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Wind Resource Assessment and Characterization

A crucial factor in the development, siting, and operation of a wind farm is the ability to assess and characterize available wind resources. The Wind Program supports efforts to accurately define, measure, and forecast the nation's land-based and offshore wind resources. More accurate prediction and measurement of wind speed and direction allow wind farms to supply clean, renewable power to businesses and homeowners at lower costs. The program is leading a portfolio of wind integration, transmission, and resource assessment and characterization projects that will help the industry understand how to reliably integrate large quantities of wind energy into system operations, as well as develop capabilities that will enable these new wind installations to actively improve the quality of electric grid.

Land-Based and Offshore Wind Resource Map

An image of the wind resource map that shows where the United States wind resources are located.

The map shown above provides wind developers and policy makers with a seamless representation of wind speeds estimated at a wind turbine hub height of 80 meters, as well as offshore resources up to 50 nautical miles from shore.

For state-level wind resource maps, see the WINDExchange website. Download wind datasets from the Energy Department's National Renewable Energy Laboratory. Learn more about wind resource potential.

A technical wind resource assessment completed by the Wind Program in 2009 estimated that the land-based wind energy potential for the contiguous United States is 10,500 gigawatt (GW) capacity at 80 meters (m) and 12,000 GW capacity at 100 m heights, assuming a capacity factor of at least 30%.

A 2016 assessment of offshore wind resources refines previous assessments by first calculating the gross resource potential within 200 nautical miles of shore using 100-meter hub heights as 10,800 GW. Technical, environmental, and competing-use exclusions are then applied to find a technical resource potential of 2,058 GW of capacity or 7,203 terawatt-hours per year of generation, which is nearly double the nation’s annual electricity use. As illustrated below, the technical resource potential applies technological exclusions such as where the water is deeper than 1,000 meters or where wind speeds less than 7 meters per second, as well as land-use and environmental exclusions such as shipping lanes, wildlife refuges, and marine protected areas. 

An illustration showing the overlap of total resource potential and technical resource potential.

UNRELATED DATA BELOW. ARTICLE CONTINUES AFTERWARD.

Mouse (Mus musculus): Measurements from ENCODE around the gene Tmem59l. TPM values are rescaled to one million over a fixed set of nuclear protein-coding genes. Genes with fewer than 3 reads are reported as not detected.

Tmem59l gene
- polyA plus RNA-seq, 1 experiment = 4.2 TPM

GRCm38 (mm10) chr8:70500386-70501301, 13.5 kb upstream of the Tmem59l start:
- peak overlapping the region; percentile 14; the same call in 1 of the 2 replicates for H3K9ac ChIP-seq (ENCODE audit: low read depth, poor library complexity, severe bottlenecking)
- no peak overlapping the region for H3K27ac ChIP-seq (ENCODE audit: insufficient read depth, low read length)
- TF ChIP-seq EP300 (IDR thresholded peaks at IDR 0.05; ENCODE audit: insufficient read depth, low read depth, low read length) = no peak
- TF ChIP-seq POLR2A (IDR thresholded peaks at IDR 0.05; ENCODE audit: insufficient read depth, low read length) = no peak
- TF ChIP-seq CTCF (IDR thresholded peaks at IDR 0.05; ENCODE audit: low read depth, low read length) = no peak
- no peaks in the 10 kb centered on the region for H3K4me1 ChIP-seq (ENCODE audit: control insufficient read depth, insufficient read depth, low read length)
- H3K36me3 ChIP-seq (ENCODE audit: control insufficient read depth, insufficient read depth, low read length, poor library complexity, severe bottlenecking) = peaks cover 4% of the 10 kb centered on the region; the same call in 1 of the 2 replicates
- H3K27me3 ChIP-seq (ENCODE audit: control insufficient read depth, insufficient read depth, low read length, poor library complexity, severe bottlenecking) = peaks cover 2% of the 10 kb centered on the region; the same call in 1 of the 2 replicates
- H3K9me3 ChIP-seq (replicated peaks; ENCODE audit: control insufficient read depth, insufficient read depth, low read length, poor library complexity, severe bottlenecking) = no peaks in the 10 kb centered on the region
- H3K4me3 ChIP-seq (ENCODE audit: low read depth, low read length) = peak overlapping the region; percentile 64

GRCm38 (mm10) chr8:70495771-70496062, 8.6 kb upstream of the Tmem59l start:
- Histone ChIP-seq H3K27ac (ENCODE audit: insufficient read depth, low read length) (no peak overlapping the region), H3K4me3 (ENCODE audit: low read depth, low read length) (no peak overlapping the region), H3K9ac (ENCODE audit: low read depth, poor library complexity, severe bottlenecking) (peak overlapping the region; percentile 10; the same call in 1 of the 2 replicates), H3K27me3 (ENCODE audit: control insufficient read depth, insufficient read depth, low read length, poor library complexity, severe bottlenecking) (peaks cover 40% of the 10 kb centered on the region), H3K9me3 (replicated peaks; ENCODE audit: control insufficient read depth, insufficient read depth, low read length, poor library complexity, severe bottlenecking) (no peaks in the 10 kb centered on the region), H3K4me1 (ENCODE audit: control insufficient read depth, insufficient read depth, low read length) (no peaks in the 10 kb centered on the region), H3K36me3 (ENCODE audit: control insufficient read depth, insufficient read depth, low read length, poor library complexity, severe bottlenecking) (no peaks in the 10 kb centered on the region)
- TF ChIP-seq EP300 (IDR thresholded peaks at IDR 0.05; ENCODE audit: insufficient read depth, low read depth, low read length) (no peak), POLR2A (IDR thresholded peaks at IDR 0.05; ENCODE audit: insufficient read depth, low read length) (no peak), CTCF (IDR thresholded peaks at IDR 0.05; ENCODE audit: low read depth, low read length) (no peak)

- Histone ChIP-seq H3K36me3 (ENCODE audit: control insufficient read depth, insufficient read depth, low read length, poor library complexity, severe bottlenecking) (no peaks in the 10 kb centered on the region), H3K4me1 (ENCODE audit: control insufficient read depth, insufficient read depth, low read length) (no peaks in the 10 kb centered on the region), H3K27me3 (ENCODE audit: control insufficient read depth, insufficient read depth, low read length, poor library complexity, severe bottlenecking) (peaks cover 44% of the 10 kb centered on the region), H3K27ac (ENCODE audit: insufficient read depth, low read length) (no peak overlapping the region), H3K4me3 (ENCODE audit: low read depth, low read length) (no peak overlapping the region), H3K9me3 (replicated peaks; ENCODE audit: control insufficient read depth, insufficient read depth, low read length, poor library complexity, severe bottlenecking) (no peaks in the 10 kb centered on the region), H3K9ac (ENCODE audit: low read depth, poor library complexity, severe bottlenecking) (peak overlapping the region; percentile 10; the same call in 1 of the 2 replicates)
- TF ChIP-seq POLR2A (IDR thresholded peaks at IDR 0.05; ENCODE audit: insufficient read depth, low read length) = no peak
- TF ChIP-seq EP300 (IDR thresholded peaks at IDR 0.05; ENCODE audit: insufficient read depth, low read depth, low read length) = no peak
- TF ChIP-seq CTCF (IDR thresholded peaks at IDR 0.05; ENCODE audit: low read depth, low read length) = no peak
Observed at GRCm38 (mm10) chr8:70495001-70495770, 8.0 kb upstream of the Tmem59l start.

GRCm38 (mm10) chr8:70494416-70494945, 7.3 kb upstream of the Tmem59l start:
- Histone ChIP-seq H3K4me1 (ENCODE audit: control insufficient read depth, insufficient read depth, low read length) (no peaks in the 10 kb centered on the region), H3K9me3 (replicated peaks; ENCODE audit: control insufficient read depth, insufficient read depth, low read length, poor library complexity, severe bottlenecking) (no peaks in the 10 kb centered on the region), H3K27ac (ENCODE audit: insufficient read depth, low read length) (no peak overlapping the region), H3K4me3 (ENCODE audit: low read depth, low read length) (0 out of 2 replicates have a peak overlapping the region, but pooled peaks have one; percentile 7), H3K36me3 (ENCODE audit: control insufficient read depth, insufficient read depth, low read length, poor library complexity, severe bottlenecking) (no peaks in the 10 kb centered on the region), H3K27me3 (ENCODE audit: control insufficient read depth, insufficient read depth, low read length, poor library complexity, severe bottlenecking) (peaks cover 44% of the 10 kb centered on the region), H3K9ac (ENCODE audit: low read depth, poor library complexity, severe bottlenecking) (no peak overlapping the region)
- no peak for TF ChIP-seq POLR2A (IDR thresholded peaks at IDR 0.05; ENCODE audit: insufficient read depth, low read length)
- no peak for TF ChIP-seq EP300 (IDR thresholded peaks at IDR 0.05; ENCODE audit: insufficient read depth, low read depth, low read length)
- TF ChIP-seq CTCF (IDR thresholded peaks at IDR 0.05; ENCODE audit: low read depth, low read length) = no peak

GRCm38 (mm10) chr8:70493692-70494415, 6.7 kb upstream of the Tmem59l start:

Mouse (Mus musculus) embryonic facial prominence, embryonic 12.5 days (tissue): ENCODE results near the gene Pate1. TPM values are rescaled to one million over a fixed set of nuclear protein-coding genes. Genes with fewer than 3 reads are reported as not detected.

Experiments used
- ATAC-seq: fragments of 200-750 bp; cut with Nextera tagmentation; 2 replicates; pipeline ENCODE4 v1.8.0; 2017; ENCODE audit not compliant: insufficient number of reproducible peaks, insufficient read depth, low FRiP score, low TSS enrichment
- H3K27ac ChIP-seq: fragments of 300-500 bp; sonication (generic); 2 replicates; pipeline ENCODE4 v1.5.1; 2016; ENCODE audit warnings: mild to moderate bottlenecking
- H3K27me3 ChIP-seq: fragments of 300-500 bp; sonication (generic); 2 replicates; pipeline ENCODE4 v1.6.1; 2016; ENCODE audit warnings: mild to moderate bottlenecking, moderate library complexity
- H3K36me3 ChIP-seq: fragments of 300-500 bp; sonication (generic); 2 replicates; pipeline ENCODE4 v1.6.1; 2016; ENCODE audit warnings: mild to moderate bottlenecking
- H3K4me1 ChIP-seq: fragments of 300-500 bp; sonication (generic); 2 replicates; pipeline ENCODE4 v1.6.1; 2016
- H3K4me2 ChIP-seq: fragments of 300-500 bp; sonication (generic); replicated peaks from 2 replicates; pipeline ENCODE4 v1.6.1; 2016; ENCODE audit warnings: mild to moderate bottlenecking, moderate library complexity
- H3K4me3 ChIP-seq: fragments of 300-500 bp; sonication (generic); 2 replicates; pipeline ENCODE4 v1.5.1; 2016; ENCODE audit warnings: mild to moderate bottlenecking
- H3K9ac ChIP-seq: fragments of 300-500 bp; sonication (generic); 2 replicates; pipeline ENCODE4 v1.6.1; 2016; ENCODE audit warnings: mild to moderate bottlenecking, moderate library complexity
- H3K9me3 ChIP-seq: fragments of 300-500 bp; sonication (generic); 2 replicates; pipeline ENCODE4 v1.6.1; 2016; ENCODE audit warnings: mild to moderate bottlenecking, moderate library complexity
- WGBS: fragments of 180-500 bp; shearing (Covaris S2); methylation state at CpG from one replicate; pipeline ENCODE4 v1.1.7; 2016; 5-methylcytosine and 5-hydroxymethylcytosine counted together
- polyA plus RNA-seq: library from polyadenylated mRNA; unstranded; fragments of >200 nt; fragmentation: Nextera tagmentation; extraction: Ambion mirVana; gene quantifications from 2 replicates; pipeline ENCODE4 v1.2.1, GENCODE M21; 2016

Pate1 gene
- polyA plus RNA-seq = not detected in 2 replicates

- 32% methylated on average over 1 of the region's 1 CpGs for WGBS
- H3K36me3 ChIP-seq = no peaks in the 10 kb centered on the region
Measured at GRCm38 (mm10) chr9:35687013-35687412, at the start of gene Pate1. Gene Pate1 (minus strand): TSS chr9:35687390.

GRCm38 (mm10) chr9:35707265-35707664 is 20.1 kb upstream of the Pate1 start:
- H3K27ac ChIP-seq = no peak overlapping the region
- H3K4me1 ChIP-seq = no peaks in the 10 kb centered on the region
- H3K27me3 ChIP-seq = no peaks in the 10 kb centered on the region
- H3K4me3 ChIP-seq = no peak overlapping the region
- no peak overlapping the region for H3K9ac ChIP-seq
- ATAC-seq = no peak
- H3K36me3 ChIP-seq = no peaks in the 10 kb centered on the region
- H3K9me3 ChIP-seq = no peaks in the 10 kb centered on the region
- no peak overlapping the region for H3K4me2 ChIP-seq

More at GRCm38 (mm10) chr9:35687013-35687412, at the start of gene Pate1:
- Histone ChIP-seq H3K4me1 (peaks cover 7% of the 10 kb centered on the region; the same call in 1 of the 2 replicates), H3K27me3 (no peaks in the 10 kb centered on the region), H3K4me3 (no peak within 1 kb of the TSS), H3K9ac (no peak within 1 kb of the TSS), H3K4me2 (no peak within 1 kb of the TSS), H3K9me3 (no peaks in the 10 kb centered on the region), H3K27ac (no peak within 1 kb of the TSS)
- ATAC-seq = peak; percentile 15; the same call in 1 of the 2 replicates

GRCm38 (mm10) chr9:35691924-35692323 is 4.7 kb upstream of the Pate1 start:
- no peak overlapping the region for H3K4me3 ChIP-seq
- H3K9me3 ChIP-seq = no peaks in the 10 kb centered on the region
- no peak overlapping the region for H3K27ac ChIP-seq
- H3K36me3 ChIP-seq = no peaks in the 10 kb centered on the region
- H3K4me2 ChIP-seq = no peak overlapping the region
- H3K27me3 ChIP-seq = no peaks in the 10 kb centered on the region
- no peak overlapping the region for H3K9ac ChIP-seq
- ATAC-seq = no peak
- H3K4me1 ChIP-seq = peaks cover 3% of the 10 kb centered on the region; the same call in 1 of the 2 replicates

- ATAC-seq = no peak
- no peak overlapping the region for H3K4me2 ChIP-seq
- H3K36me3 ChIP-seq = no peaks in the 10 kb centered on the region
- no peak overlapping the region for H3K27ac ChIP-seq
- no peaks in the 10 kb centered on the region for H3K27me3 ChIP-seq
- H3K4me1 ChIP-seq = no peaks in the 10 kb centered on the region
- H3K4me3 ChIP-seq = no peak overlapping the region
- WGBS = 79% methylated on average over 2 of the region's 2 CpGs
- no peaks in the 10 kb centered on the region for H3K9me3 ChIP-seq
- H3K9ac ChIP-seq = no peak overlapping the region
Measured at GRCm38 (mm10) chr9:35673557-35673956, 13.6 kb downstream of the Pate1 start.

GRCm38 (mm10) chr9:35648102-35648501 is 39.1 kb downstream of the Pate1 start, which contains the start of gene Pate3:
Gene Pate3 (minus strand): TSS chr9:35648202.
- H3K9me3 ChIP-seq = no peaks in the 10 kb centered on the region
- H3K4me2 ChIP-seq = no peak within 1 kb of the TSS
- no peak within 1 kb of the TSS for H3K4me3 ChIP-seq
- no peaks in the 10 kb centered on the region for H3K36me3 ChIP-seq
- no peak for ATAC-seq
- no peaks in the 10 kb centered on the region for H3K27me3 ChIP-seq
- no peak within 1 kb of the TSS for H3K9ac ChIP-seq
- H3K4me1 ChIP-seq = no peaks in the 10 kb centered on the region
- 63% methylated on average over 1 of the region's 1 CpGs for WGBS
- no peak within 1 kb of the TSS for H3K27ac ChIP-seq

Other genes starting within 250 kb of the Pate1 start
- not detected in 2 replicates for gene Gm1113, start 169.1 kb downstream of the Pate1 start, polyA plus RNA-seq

Land-Based Potential Wind Capacity Maps

United States wind potential capacity at 140 meters.

The map shown above identifies areas throughout the country that have an average wind energy capacity factor of 35% or greater at a turbine hub height of 140 meters (459 feet), representing planned turbine advancements. An additional map identifies areas with the same potential capacity at a turbine hub height of 110 meters (361 feet), representing recent advancements in turbine technology. The Energy Department's report, Enabling Wind Power Nationwide, confirms that the key to unlocking wind energy’s potential in all 50 states is to access the stronger and more consistent winds found at increased heights above the ground.

Featured Projects

Wind Forecast Improvement Project

In partnership with NOAA, the DOE Wind Program is leading a Wind Forecast Improvement Project (WFIP) that uses targeted wind observations and advanced forecast models and algorithms to help manage the contribution of wind energy to electricity grids. The first phase of the project, WFIP 1, examined the impact of improved initial conditions in advanced forecast models, which led to an 8% increase in accuracy. The second phase of the project, WFIP 2, is focusing on the atmospheric processes that impact wind forecasts in regions with complex terrain. Fieldwork for WFIP 2 began in fall 2015.

Offshore Resource Assessment and Design Conditions

The offshore energy industry requires accurate meteorological and oceanographic information to evaluate the energy potential, economic viability, and engineering requirements of offshore energy project sites. The Wind Program is working to address these needs through data dissemination, instrumentation and observational improvements, and next-generation tool development. DOE's public meeting on resource assessment and design conditions was the first step in addressing these information gaps and helped to shape a path forward for future priorities.

As a subsequent step, the program funded AWS Truepower to develop a Web-based, searchable, national met-ocean wind energy resource and design conditions data inventory, the U.S. Met-Ocean Data Center for Offshore Renewable Energy (USMODCORE). The data inventory incorporates resources from federal agencies, state governments, regional alliances, research institutions, commercial projects, and international organizations.